The corresponding COMS-1 0.675 µm visible channel images (below; click to play animation; also available as an MP4 movie file) showed evidence that there were some overshooting tops associated with these thunderstorms.

COMS-1 0.675 µm visible channel images (click to play animation)

COMS-1 0.675 µm visible channel images (click to play animation)

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MTSAT-2 10.8 µm IR channel image (click to enlarge)

MTSAT-2 10.8 µm IR channel image (click to enlarge)

Given that there was a long gap in available COMS-1 images (between 23:00 and 23:45 UTC), a closer view is shown using the 23:32 UTC MTSAT-2 10.8 µm IR channel (above) and 0.675 µm visible channel images (below). A circle is again drawn near the center of the MTSAT-2 images to denote the approximate location of final radar contact with the aircraft at 23:24 UTC — and the intended final destination of Singapore (WSSS) is labelled in the upper left corner of the images. Similar to what was seen in the COMS-1 images, the coldest cloud-top IR brightness temperature in the area at that time was -81.4ºC, and there was evidence of overshooting tops in the near vicinity on the visible image. (Note: due to the far southern location just below the Equator, the flight region on the 22:00 COMS-1 image was actually being scanned around 22:07 UTC, while on the 22:32 UTC MTSAT-2 image the flight region was being scanned around 22:39 UTC).

MTSAT-2 0.675 µm visible channel image (click to enlarge)

MTSAT-2 0.675 µm visible channel image (click to enlarge)

A nearby rawinsonde report from Pangkalpinang (station identifier 96237 on the MTSAT-2 images) showed that the aircraft cruising flight level of 32,000 feet was near 300 hPa (9750 meters above ground level), where the air temperature was -29.3ºC and winds were from the west-southwest at 16 knots (below). The tropopause appeared to be around 100 hPa (at a height of 54,265 feet or 1654 km), with an air temperature of -86.5ºC — close to the coldest cloud-top IR brightness temperatures seen on the COMS-1 and MTSAT-2 IR images. Moisture was abundant throughout the atmospheric column, with a Total Precipitable Water value of 52.4 mm or 2.1 inches.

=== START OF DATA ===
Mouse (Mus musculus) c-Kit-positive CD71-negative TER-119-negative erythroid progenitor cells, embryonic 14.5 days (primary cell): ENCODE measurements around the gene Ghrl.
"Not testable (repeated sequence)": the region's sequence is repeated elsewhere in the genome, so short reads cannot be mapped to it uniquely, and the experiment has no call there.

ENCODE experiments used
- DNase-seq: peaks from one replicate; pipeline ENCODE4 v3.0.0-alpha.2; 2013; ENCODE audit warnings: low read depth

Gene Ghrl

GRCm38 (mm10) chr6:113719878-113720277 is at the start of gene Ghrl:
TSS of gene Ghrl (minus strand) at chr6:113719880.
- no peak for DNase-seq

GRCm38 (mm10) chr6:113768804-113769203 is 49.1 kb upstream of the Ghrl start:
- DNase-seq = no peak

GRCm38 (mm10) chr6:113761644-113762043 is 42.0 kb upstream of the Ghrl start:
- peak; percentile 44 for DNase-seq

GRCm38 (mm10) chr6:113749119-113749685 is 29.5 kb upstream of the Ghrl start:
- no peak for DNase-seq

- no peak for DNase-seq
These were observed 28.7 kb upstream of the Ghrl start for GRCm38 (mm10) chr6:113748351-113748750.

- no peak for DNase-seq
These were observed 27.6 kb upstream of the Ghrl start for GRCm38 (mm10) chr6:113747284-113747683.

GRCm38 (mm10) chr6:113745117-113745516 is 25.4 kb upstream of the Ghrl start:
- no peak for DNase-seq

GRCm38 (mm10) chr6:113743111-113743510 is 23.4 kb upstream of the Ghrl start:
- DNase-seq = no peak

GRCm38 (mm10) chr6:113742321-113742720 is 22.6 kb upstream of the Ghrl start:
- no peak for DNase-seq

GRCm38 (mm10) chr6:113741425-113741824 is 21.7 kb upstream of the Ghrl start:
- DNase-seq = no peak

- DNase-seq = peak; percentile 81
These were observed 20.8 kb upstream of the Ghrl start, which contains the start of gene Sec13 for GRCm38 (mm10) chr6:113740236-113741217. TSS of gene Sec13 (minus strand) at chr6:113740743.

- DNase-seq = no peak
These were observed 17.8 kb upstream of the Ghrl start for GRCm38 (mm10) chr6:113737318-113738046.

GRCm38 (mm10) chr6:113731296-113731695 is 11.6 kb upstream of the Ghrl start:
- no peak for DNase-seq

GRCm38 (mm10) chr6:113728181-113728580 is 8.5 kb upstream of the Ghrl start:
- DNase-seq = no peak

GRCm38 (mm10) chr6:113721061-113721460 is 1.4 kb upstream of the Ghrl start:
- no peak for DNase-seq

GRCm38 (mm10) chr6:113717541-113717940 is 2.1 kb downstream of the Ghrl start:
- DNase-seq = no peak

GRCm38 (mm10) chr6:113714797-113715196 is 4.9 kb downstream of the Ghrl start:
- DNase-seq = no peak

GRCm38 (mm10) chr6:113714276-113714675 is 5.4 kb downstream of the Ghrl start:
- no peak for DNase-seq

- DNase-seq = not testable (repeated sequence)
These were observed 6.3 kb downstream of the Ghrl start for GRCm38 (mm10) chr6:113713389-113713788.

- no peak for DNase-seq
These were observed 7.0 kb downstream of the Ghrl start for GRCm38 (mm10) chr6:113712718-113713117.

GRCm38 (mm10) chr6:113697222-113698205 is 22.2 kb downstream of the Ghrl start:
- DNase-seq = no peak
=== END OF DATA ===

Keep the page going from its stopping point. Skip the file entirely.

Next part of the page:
Pangkalpinang, Indonesia rawinsonde report

Pangkalpinang, Indonesia rawinsonde report

MTSAT-2 water vapor image derived atmospheric motion vectors from the CIMSS Tropical Cyclones site (below) showed that upper-tropospheric winds over the flight region (located at the far top center portion of the images) before, during, and after the flight time were generally southwesterly to westerly in the 15-30 knot range.

MTSAT-2 6.57 µm water vapor channel images with upper-tropospheric atmospheric motion vectors

MTSAT-2 6.57 µm water vapor channel images with upper-tropospheric atmospheric motion vectors

Deep convection is not uncommon in this region during this time of the year, when the Intertropical Convergence Zone (ITCZ) migrates southward during the Southern Hemisphere summer season. The presence of warm sea surface temperatures along with abundant Total Precipitable Water over western Indonesia (below) helps to create an environment that is favorable for the growth and maintenance of large thunderstorms.

Global image of Sea Surface Temperatures on 27 December

Global image of Sea Surface Temperatures on 27 December

25-27 December MIMIC Total Precipitable Water product (click to play animation)

25-27 December MIMIC Total Precipitable Water product (click to play animation)

For an additional detailed meteorological analysis of this event, see the Weather Graphics site.

===== 30 December Update =====

Map of AirAsia Flight 8501, and location of initial debris (credit: New York Times)

Map of AirAsia Flight 8501, and location of initial debris (credit: New York Times)

On the third day of the search, aircraft debris and bodies of passengers were discovered about 66 miles southwest of the last known coordinates of AirAsia Flight 8501 (above). The prevailing ocean current in the Java Sea (below) may have displaced some of the debris southwestward from the actual crash site.

Map of ocean currents (credit: Columbia University Earth Institute)

Map of ocean currents (credit: Columbia University Earth Institute)

The Indonesian Bureau of Meteorology, Climate, and Geophysics (BMKG) released their meteorological analysis of the AirAsia 8501 crash on 31 December.